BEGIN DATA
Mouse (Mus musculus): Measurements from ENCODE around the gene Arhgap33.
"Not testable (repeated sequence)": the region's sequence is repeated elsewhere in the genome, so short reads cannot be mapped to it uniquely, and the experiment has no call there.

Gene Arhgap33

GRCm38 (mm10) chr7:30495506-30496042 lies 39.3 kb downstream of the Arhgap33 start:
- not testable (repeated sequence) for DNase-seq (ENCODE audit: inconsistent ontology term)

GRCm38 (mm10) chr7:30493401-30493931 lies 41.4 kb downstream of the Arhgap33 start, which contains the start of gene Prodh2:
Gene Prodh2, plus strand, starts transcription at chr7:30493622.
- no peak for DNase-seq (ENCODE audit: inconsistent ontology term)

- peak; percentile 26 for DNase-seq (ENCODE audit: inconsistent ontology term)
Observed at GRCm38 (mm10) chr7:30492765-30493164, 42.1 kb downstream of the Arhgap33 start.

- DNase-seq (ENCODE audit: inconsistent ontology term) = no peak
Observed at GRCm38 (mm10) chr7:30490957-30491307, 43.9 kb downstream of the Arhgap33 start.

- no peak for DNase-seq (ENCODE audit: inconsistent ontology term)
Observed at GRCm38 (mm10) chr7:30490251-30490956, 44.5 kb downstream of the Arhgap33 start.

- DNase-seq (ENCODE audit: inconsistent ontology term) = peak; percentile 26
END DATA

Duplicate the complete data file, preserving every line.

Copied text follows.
Mouse (Mus musculus): Measurements from ENCODE around the gene Arhgap33.
"Not testable (repeated sequence)": the region's sequence is repeated elsewhere in the genome, so short reads cannot be mapped to it uniquely, and the experiment has no call there.

Gene Arhgap33

GRCm38 (mm10) chr7:30495506-30496042 lies 39.3 kb downstream of the Arhgap33 start:
- not testable (repeated sequence) for DNase-seq (ENCODE audit: inconsistent ontology term)

GRCm38 (mm10) chr7:30493401-30493931 lies 41.4 kb downstream of the Arhgap33 start, which contains the start of gene Prodh2:
Gene Prodh2, plus strand, starts transcription at chr7:30493622.
- no peak for DNase-seq (ENCODE audit: inconsistent ontology term)

- peak; percentile 26 for DNase-seq (ENCODE audit: inconsistent ontology term)
Observed at GRCm38 (mm10) chr7:30492765-30493164, 42.1 kb downstream of the Arhgap33 start.

- DNase-seq (ENCODE audit: inconsistent ontology term) = no peak
Observed at GRCm38 (mm10) chr7:30490957-30491307, 43.9 kb downstream of the Arhgap33 start.

- no peak for DNase-seq (ENCODE audit: inconsistent ontology term)
Observed at GRCm38 (mm10) chr7:30490251-30490956, 44.5 kb downstream of the Arhgap33 start.

- DNase-seq (ENCODE audit: inconsistent ontology term) = peak; percentile 26